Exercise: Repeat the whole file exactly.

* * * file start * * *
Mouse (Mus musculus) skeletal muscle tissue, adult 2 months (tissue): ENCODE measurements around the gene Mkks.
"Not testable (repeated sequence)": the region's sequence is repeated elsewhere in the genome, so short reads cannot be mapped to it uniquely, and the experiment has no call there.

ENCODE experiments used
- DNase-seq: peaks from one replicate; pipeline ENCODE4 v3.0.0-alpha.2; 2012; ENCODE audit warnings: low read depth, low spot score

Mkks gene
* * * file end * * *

Mouse (Mus musculus) skeletal muscle tissue, adult 2 months (tissue): ENCODE measurements around the gene Mkks.
"Not testable (repeated sequence)": the region's sequence is repeated elsewhere in the genome, so short reads cannot be mapped to it uniquely, and the experiment has no call there.

ENCODE experiments used
- DNase-seq: peaks from one replicate; pipeline ENCODE4 v3.0.0-alpha.2; 2012; ENCODE audit warnings: low read depth, low spot score

Mkks gene